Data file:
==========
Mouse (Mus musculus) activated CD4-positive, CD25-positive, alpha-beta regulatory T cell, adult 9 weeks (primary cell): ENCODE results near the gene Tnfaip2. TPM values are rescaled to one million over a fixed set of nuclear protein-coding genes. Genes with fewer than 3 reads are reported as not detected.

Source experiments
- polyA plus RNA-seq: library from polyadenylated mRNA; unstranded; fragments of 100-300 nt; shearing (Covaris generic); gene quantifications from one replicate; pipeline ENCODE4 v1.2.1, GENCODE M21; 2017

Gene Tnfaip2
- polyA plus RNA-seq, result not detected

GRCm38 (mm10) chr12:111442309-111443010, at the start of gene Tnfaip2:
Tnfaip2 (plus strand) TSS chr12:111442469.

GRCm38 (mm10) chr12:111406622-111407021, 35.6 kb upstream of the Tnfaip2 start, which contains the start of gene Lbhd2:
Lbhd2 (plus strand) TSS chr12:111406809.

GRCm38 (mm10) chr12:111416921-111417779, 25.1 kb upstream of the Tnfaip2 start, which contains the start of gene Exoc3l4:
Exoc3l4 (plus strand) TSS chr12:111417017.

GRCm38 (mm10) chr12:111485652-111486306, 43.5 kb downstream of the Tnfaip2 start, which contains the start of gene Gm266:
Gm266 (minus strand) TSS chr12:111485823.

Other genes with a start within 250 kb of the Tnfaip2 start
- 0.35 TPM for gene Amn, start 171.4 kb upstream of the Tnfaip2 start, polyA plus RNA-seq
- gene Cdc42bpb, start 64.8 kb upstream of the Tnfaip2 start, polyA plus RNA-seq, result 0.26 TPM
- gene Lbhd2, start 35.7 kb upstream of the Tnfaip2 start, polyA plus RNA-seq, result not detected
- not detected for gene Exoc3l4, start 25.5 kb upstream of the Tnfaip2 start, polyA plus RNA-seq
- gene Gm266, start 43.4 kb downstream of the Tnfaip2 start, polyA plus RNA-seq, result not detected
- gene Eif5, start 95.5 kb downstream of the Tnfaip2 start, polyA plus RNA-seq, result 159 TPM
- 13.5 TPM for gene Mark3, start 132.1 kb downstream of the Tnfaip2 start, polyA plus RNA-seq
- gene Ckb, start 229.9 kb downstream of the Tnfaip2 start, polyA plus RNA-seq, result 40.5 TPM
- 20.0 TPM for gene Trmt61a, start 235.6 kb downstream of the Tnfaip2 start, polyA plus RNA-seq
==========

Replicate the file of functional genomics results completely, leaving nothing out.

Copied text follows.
Mouse (Mus musculus) activated CD4-positive, CD25-positive, alpha-beta regulatory T cell, adult 9 weeks (primary cell): ENCODE results near the gene Tnfaip2. TPM values are rescaled to one million over a fixed set of nuclear protein-coding genes. Genes with fewer than 3 reads are reported as not detected.

Source experiments
- polyA plus RNA-seq: library from polyadenylated mRNA; unstranded; fragments of 100-300 nt; shearing (Covaris generic); gene quantifications from one replicate; pipeline ENCODE4 v1.2.1, GENCODE M21; 2017

Gene Tnfaip2
- polyA plus RNA-seq, result not detected

GRCm38 (mm10) chr12:111442309-111443010, at the start of gene Tnfaip2:
Tnfaip2 (plus strand) TSS chr12:111442469.

GRCm38 (mm10) chr12:111406622-111407021, 35.6 kb upstream of the Tnfaip2 start, which contains the start of gene Lbhd2:
Lbhd2 (plus strand) TSS chr12:111406809.

GRCm38 (mm10) chr12:111416921-111417779, 25.1 kb upstream of the Tnfaip2 start, which contains the start of gene Exoc3l4:
Exoc3l4 (plus strand) TSS chr12:111417017.

GRCm38 (mm10) chr12:111485652-111486306, 43.5 kb downstream of the Tnfaip2 start, which contains the start of gene Gm266:
Gm266 (minus strand) TSS chr12:111485823.

Other genes with a start within 250 kb of the Tnfaip2 start
- 0.35 TPM for gene Amn, start 171.4 kb upstream of the Tnfaip2 start, polyA plus RNA-seq
- gene Cdc42bpb, start 64.8 kb upstream of the Tnfaip2 start, polyA plus RNA-seq, result 0.26 TPM
- gene Lbhd2, start 35.7 kb upstream of the Tnfaip2 start, polyA plus RNA-seq, result not detected
- not detected for gene Exoc3l4, start 25.5 kb upstream of the Tnfaip2 start, polyA plus RNA-seq
- gene Gm266, start 43.4 kb downstream of the Tnfaip2 start, polyA plus RNA-seq, result not detected
- gene Eif5, start 95.5 kb downstream of the Tnfaip2 start, polyA plus RNA-seq, result 159 TPM
- 13.5 TPM for gene Mark3, start 132.1 kb downstream of the Tnfaip2 start, polyA plus RNA-seq
- gene Ckb, start 229.9 kb downstream of the Tnfaip2 start, polyA plus RNA-seq, result 40.5 TPM
- 20.0 TPM for gene Trmt61a, start 235.6 kb downstream of the Tnfaip2 start, polyA plus RNA-seq